Benny Andrews’s Flag Day (1966) will be useful for the study of:
- Postwar United States History
- History of the 1960s
- Civil Rights movement
- History of activism in the United States
- Race and national identity
- African-American artists
- Politically-engaged art
By the end of this lesson, students should be able to:
- Discuss Benny Andrews’s Flag Day as a primary document that links to its specific historical context during the Civil Rights movement.
- Understand how biography can inform our understanding of a work of art
- Apply the tools of visual analysis to support their own interpretation of the artwork.
- Identify and elaborate on certain key issues related to American and national identity, prompted by an example of American art
1. Look closely at the painting
Look closely at Flag Day by Benny Andrews (zoomable images, available for download for teaching)
Questions to ask:
- What are your first impressions of this painting?
- Describe the flag. What details of the flag seem most notable to you?
- How does this look different from the typical image of an American flag?
- What words would you use to describe the man in the painting? Which details of the figure lead to your choice of words.
- What do you think the man’s relationship is to the flag?
- Look closely at the surface of the painting. How did the artist construct this image using paint and pencil? What choices did the artist make?
2. Watch the video
The video “Identity, Civil Rights, and the American Flag” which features Benny Andrew’s Flag Day is only six minutes in length. Ideally, the video should provide an active rather than a passive classroom experience. Please feel free to stop the video to respond to student questions, to underscore or develop issues, to define vocabulary, or to look closely at parts of the painting that are being discussed. Key points, a self-diagnostic quiz, and high resolution photographs with details of Flag Day are provided to support the video.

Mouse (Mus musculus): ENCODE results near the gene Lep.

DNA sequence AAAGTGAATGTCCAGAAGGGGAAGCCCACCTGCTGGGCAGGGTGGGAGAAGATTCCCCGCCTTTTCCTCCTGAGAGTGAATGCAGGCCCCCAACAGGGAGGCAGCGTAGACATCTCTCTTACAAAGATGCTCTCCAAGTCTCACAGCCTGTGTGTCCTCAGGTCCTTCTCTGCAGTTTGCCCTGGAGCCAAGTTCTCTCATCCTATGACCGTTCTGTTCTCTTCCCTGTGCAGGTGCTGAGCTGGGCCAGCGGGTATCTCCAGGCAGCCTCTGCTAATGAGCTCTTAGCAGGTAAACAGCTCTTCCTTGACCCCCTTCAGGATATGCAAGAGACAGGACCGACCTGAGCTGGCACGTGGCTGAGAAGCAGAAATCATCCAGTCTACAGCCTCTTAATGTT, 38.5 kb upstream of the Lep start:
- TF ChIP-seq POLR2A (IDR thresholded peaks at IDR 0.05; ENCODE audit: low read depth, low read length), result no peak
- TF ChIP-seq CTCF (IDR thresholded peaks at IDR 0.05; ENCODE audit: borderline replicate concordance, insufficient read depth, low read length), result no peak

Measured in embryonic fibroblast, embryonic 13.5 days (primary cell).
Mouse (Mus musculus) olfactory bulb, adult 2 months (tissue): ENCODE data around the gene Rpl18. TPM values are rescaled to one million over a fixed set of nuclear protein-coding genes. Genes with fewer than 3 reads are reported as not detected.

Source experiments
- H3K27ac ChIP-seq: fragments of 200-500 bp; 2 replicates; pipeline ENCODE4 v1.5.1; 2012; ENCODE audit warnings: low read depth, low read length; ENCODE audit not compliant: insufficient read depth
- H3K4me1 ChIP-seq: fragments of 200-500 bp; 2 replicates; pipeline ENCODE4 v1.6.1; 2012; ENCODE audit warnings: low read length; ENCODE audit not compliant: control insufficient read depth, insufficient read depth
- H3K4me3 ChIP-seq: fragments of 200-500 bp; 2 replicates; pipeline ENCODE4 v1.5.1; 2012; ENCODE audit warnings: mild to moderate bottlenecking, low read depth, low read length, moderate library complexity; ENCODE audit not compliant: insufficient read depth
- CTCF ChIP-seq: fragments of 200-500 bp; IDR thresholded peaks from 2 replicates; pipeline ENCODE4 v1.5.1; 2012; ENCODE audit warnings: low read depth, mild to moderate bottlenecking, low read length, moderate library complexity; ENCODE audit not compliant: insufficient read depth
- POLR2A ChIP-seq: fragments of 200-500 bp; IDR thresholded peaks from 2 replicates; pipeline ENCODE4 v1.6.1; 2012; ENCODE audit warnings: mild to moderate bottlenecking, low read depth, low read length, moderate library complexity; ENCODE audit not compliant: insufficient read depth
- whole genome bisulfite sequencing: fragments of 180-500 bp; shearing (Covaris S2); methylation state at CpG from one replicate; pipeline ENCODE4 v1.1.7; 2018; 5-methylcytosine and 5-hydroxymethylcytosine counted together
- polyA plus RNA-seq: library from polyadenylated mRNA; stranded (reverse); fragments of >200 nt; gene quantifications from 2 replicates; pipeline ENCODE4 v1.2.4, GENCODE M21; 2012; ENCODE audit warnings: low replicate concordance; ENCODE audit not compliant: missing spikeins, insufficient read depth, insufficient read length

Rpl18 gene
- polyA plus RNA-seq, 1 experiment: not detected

3. Read about the painting and its historical context
Actually, in my case, racism was just one of the many problems I had. I had a class problem, too, you see. My family (was) probably one of the poorest, especially when we were sharecroppers in the country—and I’m just talking about Morgan County now. We were probably as poor as could be considered in terms of money or any kind of things like that….We also had a problem of living in the country; we were not included in the tokenism thing of going to high school, for example. So there were so many things—it was not just to fight being a black person in a white society; it was also fight being a poor person in a total society—being both black and white.— Benny Andrews, as quoted in I. Richard Gruber, American Icons: from Madison to Manhattan, the Art of Benny Andrews, 1948-1997 (Georgia: Morris Museum of Art, 1997), p. 131.
This quote from Andrews reminds us that skin color is just one of many reasons that people in the United States have suffered discrimination: class, gender, sexual orientation, and religious and cultural background have also often been grounds for prejudice. Decades after the great civil rights movement of the 1950s and 60s, African Americans, Latinos, Native Americans, and the LGBTQ community continue to struggle for visibility, equal rights, and opportunity. The Black Lives Matter movement is an important reminder that this struggle (and specifically the violence done to African Americans) continues. Discrimination against other groups, for instance Muslim Americans, are on the rise.
A sincere style
In this painting, Andrews intentionally avoided using the highly polished technique that was understood as “good” painting. Beginning in the nineteenth century, artists like van Gogh painted in a style that could be seen as naive and childlike in an effort to create a sense of the immediate and the personal and to heighten the sense of sincerity. There are many reasons why Andrews may have chosen to paint in this non-academic style and it is possible that Andrew’s felt this style was well suited to the political events that were then taking place.
The civil rights movement and the flag